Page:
Nov. 20, 2003 ANN ARBOR, MI – For a medical disorder affecting more than 250,000 Americans each year, researchers don't know much more today about what causes blood clots in veins than they did over 100 years ago. But deep vein thromboses or DVTs are a serious health problem, especially in the elderly. When blood clots form in deep leg veins, they can permanently damage the venous system or even be fatal, if a blood clot, or pulmonary embolism, travels to the lungs.
Until recently, DVT was thought to be solely a blood or vascular disorder. Now, scientists from the University of Michigan Medical School have discovered intriguing new evidence to support the idea that the development of blood clots in veins – just like blocked arteries in atherosclerosis – is an inflammatory process.
"When a blood clot develops in superficial veins of the leg – a condition called phlebitis – the redness and swelling associated with inflammation are visible," says Thomas W. Wakefield, M.D., a scientist and vascular surgeon in the U-M's Cardiovascular Center. "When a clot forms deep inside the leg, these signs are hidden, so physicians have rarely associated DVTs with inflammation."
Working with Daniel D. Myers, DVM, MPH, an assistant professor of vascular surgery and animal medicine in the U-M Medical School, Wakefield is trying to figure out exactly what happens inside veins when a blood clot develops. In a study published in the November 2003 issue of The Journal of Vascular Surgery, he and Myers report that inflammatory molecules and immune system cells play a major role in the process.
The U-M scientists used four types of mice in the study. The first was a strain of genetically engineered mice developed by co-author Denisa D. Wagner, Ph.D, a professor of pathology at Harvard Medical School. A genetic mutation in these mice causes them to have abnormally high levels of a pro-inflammatory molecule called P-selectin circulating in their blood plasma. In previous studies, Wakefield has found that large amounts of P-selectin are expressed in the vein wall shortly after a blood clot starts to form.
A second group of mice lacked the gene required to produce P-selectin. A third group was unable to express either P-selectin or a related molecule called E-selectin. The fourth group consisted of normal controls. In all, 659 mice were involved in the research study.
Mice were surgically treated to induce thrombosis in the IVC – the major vein carrying blood from the lower body back to the heart. On the second and sixth day after surgery, U-M scientists measured the size and weight of blood clots in the IVC, examined the vein walls and took blood samples from mice in all four groups.
U-M scientists found that mice with the highest levels of P-selectin in their blood developed the largest venous blood clots and had more inflammatory cells in their vein walls. Blood from mice with high levels of P-selectin also contained microparticles – small fragments of cell membrane from degraded cells. Most of these microparticles came from immune system cells called leukocytes, but some were derived from blood platelets, which are responsible for clot initiation. Additionally, some may have come from endothelial cells lining vein walls.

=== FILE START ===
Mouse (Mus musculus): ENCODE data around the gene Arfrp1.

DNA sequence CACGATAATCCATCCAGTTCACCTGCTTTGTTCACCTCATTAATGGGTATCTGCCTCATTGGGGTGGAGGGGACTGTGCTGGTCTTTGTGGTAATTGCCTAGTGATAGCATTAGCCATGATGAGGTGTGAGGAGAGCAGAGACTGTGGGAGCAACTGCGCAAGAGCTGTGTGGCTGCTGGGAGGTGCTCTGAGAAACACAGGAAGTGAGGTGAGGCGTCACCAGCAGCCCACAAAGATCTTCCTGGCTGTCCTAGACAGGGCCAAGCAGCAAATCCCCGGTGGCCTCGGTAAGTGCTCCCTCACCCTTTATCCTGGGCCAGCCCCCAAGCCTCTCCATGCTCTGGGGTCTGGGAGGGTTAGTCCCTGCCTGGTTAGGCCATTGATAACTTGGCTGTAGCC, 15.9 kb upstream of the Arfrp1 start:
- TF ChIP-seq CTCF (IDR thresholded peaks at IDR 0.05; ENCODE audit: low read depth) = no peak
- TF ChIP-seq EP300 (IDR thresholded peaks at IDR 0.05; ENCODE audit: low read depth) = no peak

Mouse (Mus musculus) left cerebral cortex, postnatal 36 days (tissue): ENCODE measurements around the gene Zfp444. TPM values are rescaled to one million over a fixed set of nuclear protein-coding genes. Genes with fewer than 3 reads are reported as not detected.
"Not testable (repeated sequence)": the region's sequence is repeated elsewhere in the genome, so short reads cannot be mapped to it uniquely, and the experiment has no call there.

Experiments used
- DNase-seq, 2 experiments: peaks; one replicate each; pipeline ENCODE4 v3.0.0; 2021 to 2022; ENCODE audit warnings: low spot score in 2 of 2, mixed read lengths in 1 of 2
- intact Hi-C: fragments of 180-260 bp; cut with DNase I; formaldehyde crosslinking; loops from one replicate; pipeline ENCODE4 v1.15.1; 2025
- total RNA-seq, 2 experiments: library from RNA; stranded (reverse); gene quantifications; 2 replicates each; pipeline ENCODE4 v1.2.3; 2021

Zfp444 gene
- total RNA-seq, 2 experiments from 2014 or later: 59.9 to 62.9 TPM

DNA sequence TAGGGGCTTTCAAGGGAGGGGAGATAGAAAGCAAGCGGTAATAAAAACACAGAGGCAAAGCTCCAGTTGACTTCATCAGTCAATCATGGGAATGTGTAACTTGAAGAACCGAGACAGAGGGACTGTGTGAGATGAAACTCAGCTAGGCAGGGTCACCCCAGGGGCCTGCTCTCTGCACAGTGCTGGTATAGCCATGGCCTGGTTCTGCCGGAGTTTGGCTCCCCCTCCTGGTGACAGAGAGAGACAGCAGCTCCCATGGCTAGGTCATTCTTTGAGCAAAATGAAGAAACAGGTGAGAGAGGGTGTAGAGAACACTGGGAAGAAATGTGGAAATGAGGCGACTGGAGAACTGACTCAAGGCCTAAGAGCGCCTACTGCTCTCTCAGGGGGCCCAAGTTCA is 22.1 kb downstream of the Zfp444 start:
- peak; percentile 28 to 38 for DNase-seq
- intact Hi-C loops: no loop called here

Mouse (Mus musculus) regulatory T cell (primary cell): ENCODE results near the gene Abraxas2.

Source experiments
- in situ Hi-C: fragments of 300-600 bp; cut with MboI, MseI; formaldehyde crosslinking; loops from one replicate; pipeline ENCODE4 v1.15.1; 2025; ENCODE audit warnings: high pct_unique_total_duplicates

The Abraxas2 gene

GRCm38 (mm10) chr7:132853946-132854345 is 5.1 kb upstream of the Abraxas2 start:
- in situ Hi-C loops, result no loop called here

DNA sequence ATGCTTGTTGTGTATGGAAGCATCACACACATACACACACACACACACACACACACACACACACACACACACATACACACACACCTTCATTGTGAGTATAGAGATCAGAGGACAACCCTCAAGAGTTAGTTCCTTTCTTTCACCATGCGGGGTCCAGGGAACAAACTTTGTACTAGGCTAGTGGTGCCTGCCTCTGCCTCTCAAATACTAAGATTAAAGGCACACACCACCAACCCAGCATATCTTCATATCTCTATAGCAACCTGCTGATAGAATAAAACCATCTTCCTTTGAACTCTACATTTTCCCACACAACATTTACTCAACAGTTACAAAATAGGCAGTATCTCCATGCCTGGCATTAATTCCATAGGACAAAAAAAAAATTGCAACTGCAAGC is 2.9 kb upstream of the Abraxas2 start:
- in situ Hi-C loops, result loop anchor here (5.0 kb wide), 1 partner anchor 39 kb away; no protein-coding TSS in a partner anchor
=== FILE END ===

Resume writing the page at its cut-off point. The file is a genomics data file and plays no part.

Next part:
"Our laboratory is the first to evaluate microparticle formation in a mouse model of DVT," Myers says. "We found that when P-selectin binds to its receptor, it seems to release these pro-coagulant microparticles, which accelerate the clot-forming process. Mice with more leukocyte-derived microparticles developed larger blood clots than mice with microparticles derived primarily from blood platelets."
Wakefield says the ultimate goal of his research is finding new ways to inhibit clot formation in his patients by using an anti-inflammatory approach, instead of relying on anticoagulants to treat DVT after it develops.
"All current blood-thinning medications can cause serious bleeding problems in patients, so there's a need for new treatment options," he says. "The more we understand about the mechanism of DVT formation, the better our chances of finding safer ways to treat it. Just stopping inflammation alone will not inhibit thrombosis. You have to target the interaction between inflammation and thrombosis, which is why we think P-selectin or leukocyte-derived microparticles would make good therapeutic targets."
In addition to research designed to understand the complex relationship between inflammation and thrombosis, Wakefield also is conducting clinical studies to see whether microparticles or P-selectin could be used as a diagnostic marker for DVT formation in patients.
"Right now, the gold standard for diagnosis of DVT is ultrasound," Wakefield says. "We have other diagnostic tests, but none of them are accurate enough to use on their own. You have to combine them with a test such as ultrasound, which is expensive and labor-intensive. Better markers would allow us to detect the early stages of DVT development and intervene before problems develop."
The study was funded by the National Institutes of Health and Wyeth Research of Cambridge, Mass. In addition to Denisa Wagner, Ph.D., a professor of pathology and member of the Center for Blood Research at Harvard University, other research collaborators included Robert G. Schaub, Ph.D., assistant vice president of cardiovascular and metabolic diseases, Wyeth Research; Anjali Kumar, Ph.D., director of pharmacology, Critical Therapeutics in Cambridge, Mass.; U-M research associates Angela Hawley, Diana Farris, Shirley Wrobleski; and Porama Thanaporn, a U-M medical student.
Reference: The Journal of Vascular Surgery: 38 (5), pp.1075-1089 (November 2003)
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